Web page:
When we’ve done something wrong, why not simply change the rules? Why can’t we simply say that we did was good instead of bad?
It sounds silly when phrased that way, but this is something we do all the time. It’s pretty common for us to take something we know is wrong and change our interpretation of it a little bit to make it something that’s “right for *me*” or something that “works for *me.*” We become the King of our own hearts: we make ourselves the highest authority so that we can decide if what we’ve done is wrong or not.
As we finish our series from the Book of Psalms, we see the contrast of how King David (someone who could just change the rules) responds when confronted with what he’s done wrong. Listen to the audio from Sabrina’s message, below.
Repentance – Psalm 51 – Sabrina
Anger is not often thought of as a “Christian-like” emotion. In fact, it’s often implied that anger is a bad thing and something to be avoided.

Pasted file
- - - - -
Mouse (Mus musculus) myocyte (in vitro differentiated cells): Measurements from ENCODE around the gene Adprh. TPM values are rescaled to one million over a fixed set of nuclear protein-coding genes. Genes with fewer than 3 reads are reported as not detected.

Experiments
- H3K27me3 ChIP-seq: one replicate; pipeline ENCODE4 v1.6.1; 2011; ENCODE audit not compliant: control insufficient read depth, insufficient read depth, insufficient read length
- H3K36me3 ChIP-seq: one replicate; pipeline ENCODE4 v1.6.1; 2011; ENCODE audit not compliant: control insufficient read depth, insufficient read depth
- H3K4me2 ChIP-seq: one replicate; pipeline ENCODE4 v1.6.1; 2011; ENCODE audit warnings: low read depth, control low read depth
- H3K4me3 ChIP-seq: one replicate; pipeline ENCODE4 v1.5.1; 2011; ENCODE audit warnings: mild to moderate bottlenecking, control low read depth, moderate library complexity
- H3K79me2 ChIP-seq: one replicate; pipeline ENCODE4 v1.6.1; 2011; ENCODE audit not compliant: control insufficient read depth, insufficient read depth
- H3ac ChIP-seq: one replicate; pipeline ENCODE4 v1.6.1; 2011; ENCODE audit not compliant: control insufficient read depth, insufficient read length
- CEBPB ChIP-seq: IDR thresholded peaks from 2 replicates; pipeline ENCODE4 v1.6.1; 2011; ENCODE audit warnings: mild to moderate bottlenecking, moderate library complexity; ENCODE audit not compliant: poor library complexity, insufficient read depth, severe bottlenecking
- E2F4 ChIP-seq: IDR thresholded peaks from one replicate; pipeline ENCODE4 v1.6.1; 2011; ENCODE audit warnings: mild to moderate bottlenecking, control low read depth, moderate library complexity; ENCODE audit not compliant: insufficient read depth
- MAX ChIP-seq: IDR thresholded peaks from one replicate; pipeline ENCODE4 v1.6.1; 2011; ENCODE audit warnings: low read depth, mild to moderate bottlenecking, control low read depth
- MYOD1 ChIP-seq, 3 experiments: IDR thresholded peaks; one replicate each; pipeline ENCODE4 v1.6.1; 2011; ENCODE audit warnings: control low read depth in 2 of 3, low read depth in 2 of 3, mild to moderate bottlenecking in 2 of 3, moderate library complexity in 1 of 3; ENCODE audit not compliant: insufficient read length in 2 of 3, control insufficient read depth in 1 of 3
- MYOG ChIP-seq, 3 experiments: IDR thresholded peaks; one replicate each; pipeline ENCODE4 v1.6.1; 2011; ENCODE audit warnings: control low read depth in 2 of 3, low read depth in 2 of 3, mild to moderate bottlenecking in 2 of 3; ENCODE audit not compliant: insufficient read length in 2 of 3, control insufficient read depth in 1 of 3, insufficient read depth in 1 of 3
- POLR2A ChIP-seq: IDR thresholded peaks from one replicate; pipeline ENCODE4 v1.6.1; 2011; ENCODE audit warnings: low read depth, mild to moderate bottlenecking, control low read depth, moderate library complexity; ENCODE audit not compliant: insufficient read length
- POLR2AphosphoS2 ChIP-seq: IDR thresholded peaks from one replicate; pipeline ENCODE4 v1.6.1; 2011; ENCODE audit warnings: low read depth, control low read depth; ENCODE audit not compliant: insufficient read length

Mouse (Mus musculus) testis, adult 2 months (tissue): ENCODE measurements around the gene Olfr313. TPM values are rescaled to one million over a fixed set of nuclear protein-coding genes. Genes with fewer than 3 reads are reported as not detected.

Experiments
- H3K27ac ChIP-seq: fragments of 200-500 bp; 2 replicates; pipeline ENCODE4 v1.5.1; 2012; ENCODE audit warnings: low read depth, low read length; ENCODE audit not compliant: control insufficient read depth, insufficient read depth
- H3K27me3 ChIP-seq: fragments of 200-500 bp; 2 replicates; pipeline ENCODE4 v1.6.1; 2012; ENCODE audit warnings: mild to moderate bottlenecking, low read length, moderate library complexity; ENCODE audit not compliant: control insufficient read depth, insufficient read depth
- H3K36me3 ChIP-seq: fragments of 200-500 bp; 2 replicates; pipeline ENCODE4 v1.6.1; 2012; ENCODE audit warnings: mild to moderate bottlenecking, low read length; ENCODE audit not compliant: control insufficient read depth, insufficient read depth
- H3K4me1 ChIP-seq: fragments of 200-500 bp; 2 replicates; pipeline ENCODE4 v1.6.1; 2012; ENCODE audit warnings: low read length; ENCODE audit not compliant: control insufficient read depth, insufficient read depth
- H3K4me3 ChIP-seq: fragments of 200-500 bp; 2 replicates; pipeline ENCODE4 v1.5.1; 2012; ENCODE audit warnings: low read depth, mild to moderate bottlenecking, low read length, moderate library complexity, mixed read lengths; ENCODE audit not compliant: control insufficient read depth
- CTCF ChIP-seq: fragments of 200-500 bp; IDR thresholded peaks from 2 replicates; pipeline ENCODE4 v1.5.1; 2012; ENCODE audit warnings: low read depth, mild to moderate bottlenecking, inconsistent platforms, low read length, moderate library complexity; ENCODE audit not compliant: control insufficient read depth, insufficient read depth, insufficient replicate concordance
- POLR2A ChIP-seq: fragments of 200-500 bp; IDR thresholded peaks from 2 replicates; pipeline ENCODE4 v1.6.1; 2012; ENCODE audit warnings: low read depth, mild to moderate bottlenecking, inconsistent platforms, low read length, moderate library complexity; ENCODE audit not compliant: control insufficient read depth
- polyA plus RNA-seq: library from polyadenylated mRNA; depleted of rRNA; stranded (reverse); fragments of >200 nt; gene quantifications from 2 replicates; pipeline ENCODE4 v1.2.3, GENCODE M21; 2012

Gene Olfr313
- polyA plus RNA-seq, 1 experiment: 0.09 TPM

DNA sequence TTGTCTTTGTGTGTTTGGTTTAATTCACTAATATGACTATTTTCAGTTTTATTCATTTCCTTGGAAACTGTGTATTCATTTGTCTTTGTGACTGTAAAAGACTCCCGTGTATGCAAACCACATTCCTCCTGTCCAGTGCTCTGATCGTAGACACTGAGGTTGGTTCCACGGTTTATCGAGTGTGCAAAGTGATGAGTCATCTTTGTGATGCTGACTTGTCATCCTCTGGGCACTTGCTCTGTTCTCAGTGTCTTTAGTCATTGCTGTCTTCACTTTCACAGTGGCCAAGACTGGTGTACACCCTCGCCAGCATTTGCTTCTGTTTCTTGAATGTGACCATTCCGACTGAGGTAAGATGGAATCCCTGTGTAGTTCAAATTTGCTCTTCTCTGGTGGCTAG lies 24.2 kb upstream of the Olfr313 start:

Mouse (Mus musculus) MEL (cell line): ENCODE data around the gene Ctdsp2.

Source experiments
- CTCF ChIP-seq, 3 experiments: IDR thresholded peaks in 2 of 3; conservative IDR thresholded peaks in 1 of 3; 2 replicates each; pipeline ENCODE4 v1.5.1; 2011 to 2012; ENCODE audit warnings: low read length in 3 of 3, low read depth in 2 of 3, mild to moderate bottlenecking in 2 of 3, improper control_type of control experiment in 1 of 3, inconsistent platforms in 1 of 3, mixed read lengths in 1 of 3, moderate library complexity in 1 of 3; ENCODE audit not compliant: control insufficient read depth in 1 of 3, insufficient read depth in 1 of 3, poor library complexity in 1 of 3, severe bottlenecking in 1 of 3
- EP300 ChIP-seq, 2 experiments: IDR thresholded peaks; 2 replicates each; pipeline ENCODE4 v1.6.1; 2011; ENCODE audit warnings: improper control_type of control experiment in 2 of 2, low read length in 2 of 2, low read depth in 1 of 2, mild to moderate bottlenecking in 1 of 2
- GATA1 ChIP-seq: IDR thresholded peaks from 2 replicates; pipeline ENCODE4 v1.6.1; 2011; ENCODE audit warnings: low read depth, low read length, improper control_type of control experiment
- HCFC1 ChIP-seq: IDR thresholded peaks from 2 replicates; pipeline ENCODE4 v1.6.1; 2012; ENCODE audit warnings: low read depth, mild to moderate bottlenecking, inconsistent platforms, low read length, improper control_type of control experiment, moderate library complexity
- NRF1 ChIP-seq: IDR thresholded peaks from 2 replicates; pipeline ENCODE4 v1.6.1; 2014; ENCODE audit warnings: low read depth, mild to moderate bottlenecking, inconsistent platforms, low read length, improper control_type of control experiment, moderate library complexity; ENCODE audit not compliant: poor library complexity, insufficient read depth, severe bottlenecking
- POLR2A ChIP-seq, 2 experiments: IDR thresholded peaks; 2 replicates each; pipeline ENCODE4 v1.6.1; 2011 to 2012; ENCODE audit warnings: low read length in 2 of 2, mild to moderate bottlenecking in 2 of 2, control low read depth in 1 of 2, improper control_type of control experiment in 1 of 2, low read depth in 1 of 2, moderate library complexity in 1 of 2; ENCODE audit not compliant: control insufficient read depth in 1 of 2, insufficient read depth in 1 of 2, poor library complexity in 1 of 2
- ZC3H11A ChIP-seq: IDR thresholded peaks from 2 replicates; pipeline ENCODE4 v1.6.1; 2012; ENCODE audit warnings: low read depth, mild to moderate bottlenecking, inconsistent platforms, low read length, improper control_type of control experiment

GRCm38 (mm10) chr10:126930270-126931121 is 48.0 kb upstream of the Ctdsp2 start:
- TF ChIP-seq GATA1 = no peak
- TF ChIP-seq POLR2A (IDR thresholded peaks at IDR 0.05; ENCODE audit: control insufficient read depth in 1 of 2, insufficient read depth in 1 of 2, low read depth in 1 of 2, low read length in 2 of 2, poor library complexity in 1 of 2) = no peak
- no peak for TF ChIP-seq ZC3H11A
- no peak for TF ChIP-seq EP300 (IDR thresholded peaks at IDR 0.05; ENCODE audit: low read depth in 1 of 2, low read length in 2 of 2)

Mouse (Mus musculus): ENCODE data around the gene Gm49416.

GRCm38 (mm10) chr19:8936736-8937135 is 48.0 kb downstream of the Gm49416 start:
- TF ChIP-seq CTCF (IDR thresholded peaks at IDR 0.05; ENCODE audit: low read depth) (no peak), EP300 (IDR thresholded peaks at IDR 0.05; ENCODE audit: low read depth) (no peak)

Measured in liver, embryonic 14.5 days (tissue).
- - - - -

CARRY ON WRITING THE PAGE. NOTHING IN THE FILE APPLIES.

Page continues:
But the truth is that anger in and of itself is not sinful. Jesus expressed anger several times in the New Testament, and God is often described as being angry as He sees what His creation is up to.
So how can we express our anger in ways that aren’t sinful, but rather reflect the heart of God? Listen to Pastor Bum’s message from Psalm 109, below.
Anger – Psalm 109 – Pastor Bum
How are people able to praise God in times of trouble? What good are things like God’s “love” and “faithfulness” when our practical circumstances haven’t changed?
As Outpour begins a sermon series on the Book of Psalms, we focus first on Psalm 57: a psalm written during a time of despair, uncertainty, and injustice. And what we find is a sense of how to bring God into into our difficulties – what to do in times of trouble.
Listen to Cris’ message from Psalm 57, below.
Praise in Times of Trouble – Cris